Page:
The final book of the trilogy on army supply

The final  book of the trilogy on army supply
The third of my books on army supply

Vehicles to Vaccines

 Vehicles to Vaccines was published by APS Books on 4 December 2023 and may be bought on Amazon

The book is a quest to discover what happened to British manufacturing in the decades after the Second World War. People say that we don’t make things any more. Is this true? 

I try to answer this question by exploring what happened in manufacturing sectors and to major manufacturing companies. I seek out manufacturing heroes, and try to map out where we are as the twenty-first century gets underway.

In 1951, the Festival of Britain was celebrating British manufacturing; we built ships, wonderful aircraft like the Viscount and cars a plenty. Seventy years later a British company and a British University teamed up to produce a vaccine that saved thousands of lives from Covid.

It has been a period of astonishing change, from a third of the working population employed in manufacturing to now just one tenth. Britain now ranks eighth among the world’s top manufacturing nations.

This book seeks to explore what has changed: the story of British manufacturing from steam trains to semiconductors; from cotton mills to 3D printing; from ocean liners to satellites.

British Manufacturing was the envy of the world; it led the way. In time other nations caught up and indeed overtook the British in value of output. In 1951, manufacturing employed one third of the workforce; in the twenty-first century this has fallen to just ten percent. Britain now ranks eighth in the world league table of manufacturing nations. What had happened? 

I explored the years up to 1951 in my book How Britain Shaped the Manufacturing World (HBSTMW) which looked at the story of British manufacturing through the prism of the Great Exhibition of 1851. In this volume I seek to explore what happened since.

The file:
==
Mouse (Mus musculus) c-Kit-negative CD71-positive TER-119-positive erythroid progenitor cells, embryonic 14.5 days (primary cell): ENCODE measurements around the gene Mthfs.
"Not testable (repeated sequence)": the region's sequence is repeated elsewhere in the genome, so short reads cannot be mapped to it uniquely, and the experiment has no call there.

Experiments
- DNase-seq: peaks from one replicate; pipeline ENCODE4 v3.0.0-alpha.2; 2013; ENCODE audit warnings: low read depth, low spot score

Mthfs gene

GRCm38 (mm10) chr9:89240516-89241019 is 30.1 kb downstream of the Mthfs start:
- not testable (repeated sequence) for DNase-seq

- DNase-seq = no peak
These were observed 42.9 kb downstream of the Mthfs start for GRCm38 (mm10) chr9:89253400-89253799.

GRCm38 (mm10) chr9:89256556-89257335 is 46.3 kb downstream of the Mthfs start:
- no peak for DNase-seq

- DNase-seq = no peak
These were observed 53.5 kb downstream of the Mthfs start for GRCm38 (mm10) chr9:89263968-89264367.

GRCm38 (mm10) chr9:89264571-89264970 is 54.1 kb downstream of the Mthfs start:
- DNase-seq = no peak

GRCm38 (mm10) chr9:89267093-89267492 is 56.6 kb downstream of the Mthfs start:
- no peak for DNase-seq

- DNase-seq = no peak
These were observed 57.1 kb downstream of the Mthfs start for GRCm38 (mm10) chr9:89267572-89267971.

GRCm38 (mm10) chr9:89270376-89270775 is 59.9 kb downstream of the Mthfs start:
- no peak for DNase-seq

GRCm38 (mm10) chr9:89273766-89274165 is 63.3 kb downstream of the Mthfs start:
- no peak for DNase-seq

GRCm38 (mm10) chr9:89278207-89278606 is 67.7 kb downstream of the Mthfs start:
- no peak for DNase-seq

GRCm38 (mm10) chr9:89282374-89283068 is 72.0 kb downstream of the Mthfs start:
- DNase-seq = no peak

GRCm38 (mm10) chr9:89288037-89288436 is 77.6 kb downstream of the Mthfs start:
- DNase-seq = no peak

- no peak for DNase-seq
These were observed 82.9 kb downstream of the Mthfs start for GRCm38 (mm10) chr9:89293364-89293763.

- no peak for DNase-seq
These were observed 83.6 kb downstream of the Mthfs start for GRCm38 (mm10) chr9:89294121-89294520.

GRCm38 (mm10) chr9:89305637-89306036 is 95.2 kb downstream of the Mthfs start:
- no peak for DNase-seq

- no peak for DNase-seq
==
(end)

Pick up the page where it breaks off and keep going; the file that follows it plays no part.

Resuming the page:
The Festival of Britain of 1951 gave a message of hope to a country worn down by war and yet more rationing. The future was to be as bright as the colours of new materials for the promised homes, hospitals and schools. Power was to be nuclear and hydroelectric. The world’s vehicles were British, be they ships, aircraft or wheeled. The world though was also picking itself up from the devastation of war with new factories and shipyards competing in export markets. What might be called the gluttony of hydrocarbons began with massive oil tankers taking to the seas and plastics finding their way into every part of life.
In this world of change, British manufacturing didn’t stand still. In this book I delve into manufacturing, sector by sector drilling down into some key companies. I begin with a chronology mapping out events and developments that impacted across sectors. I then explore the building blocks: energy, metals, chemicals and plastics before moving to engineering and electricity. From there it is vehicles in their many forms before converging on defence which was and remains a major sector. The home is the destination of so much manufacturing and I explore first construction, then consumer products, food and textiles, ending up with designer makers. Of all the sectors pharmaceuticals is for me the most remarkable growing from a minnow into a world leader, and I conclude with this as my final chapter. Two appendices follow. A summary of the Design Review from the Festival of Britain which highlights the products and companies selected for their design. Finally there is a list of books for further reading which is important because this book would not have been possible without the painstaking work of many authors of company histories. I thank each of them.

The image was provided by Hone-All Precision Ltd and is of their Jones & Shipman machine, still in use after upgrades.

No comments: